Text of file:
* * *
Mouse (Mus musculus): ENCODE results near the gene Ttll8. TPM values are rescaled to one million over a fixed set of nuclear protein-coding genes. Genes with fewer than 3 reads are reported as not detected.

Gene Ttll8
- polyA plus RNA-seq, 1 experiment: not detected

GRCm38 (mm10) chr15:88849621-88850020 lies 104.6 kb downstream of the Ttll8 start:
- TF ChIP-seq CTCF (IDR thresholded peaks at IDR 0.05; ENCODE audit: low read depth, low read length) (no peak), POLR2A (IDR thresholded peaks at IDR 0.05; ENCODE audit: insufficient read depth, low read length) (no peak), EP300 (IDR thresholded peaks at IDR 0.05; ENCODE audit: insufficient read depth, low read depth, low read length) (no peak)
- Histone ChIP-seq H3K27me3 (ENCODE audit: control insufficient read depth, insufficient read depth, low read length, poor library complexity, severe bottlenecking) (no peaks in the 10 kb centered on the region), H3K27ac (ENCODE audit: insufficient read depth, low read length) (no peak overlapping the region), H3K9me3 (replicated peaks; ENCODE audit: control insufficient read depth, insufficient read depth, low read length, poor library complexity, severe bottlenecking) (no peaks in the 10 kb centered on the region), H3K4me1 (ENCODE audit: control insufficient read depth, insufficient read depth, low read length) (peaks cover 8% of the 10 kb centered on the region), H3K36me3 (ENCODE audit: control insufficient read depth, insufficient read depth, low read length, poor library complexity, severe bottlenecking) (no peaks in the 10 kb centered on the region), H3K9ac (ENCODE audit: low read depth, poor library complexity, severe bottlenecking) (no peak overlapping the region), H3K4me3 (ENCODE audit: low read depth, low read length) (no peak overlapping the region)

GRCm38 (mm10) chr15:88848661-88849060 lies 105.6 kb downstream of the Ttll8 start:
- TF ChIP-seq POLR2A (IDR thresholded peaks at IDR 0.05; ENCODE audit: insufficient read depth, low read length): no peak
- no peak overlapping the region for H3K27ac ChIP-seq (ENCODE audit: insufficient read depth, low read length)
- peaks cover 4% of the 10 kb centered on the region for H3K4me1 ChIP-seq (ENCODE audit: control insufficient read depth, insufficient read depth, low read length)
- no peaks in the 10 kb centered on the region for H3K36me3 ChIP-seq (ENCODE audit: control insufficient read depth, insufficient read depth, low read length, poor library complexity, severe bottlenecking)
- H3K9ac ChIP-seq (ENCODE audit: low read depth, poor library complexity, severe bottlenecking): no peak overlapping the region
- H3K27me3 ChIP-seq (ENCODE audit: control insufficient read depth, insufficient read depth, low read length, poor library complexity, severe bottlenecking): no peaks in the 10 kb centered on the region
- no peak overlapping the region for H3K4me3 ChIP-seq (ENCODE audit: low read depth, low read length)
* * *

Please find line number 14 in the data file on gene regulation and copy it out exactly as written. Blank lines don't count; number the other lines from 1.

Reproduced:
- no peak overlapping the region for H3K4me3 ChIP-seq (ENCODE audit: low read depth, low read length)